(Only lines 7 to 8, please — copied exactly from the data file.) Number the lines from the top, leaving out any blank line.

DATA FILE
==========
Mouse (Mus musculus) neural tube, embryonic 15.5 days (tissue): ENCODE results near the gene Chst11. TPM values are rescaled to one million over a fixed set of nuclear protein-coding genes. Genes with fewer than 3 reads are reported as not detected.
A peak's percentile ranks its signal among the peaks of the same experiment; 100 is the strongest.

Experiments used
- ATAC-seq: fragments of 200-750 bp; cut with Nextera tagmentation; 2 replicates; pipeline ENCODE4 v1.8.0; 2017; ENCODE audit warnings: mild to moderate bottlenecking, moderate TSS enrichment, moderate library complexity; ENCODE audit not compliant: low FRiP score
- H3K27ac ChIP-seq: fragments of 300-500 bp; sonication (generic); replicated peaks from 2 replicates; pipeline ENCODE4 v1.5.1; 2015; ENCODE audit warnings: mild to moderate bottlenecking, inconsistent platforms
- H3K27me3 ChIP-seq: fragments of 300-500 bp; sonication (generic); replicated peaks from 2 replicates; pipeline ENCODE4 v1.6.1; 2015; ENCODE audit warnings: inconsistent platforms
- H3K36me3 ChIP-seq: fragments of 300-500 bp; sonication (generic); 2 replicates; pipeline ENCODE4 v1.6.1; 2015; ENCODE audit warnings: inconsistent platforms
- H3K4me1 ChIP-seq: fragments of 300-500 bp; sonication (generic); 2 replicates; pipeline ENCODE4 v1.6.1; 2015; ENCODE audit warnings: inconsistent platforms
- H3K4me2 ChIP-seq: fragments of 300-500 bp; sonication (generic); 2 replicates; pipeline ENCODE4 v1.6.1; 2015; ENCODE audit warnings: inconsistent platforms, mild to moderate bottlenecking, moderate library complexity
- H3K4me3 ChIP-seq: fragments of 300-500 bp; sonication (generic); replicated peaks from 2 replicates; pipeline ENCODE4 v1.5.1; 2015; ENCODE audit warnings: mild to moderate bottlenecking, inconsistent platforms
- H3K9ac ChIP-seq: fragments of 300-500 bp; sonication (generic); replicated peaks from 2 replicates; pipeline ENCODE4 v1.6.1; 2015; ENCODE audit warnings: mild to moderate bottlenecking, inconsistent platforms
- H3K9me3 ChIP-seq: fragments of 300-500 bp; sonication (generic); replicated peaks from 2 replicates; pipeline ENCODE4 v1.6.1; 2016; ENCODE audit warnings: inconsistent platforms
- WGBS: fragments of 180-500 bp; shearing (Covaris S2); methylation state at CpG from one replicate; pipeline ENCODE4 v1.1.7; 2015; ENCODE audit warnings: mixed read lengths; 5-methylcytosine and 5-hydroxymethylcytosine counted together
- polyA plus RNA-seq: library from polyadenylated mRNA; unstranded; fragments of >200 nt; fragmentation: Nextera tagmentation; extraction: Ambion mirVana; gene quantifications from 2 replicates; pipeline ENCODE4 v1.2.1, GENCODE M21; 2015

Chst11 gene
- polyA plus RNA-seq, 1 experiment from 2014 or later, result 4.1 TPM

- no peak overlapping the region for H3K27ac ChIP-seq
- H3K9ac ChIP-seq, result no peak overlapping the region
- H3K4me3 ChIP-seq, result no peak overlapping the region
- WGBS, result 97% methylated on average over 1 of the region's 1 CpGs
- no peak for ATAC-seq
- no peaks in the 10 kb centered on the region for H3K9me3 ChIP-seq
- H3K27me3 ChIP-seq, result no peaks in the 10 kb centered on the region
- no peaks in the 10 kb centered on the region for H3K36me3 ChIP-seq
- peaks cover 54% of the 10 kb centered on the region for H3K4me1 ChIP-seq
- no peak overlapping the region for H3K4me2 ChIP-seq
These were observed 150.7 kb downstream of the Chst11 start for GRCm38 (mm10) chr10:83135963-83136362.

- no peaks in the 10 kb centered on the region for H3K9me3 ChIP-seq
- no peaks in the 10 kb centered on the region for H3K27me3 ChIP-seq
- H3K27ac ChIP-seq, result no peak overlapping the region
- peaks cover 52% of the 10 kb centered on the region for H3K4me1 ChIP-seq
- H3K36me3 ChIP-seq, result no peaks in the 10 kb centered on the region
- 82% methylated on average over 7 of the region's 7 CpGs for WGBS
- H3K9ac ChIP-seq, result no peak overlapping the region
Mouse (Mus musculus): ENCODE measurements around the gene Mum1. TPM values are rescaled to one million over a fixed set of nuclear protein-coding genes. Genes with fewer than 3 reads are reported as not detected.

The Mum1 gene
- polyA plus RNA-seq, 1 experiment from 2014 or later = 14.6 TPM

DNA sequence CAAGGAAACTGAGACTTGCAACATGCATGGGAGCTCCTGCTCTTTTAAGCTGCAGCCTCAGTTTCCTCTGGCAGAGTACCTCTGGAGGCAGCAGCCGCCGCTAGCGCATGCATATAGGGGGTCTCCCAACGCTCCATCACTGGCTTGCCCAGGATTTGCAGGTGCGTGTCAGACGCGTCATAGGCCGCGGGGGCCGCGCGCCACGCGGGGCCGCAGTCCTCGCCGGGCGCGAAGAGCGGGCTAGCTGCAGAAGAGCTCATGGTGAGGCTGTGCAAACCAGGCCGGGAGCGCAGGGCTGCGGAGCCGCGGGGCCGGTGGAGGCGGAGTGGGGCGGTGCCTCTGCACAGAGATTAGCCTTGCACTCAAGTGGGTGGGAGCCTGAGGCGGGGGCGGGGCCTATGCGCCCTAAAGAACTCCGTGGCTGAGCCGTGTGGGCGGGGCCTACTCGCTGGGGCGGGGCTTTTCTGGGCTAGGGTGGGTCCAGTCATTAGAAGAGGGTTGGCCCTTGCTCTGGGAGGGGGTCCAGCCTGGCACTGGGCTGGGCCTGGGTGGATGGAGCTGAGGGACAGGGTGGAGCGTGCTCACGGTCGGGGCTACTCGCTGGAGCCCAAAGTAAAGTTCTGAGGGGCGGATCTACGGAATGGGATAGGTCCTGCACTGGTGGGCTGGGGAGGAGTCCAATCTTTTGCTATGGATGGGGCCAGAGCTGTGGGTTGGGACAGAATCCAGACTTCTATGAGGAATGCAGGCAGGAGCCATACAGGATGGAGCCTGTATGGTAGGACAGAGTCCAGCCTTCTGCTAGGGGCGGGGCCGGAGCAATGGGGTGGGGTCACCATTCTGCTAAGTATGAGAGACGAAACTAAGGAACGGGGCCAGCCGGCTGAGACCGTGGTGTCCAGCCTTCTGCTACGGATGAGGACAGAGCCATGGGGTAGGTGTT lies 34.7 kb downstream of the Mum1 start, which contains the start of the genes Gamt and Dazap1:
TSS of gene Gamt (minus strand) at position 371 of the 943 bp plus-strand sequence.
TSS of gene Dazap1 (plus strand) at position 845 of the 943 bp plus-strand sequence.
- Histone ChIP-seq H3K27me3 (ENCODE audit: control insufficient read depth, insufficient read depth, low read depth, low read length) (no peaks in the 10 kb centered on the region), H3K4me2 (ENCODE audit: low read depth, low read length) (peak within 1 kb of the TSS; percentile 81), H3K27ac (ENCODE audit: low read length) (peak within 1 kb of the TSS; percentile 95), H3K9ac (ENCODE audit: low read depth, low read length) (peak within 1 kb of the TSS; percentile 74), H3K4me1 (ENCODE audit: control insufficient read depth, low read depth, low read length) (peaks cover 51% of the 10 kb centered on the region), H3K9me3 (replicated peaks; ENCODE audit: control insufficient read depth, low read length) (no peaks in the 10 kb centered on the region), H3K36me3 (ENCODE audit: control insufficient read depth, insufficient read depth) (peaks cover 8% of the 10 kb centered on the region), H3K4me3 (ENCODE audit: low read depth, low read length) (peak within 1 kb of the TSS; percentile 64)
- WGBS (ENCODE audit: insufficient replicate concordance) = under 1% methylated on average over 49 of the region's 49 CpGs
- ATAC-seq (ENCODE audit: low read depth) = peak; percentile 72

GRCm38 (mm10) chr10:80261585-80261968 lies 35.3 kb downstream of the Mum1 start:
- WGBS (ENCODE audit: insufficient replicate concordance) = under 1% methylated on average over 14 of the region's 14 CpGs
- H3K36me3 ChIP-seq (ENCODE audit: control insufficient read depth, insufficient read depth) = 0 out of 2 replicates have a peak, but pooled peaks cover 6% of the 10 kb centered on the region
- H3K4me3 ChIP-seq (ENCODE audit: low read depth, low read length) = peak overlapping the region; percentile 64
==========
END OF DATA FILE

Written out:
- H3K36me3 ChIP-seq: fragments of 300-500 bp; sonication (generic); 2 replicates; pipeline ENCODE4 v1.6.1; 2015; ENCODE audit warnings: inconsistent platforms
- H3K4me1 ChIP-seq: fragments of 300-500 bp; sonication (generic); 2 replicates; pipeline ENCODE4 v1.6.1; 2015; ENCODE audit warnings: inconsistent platforms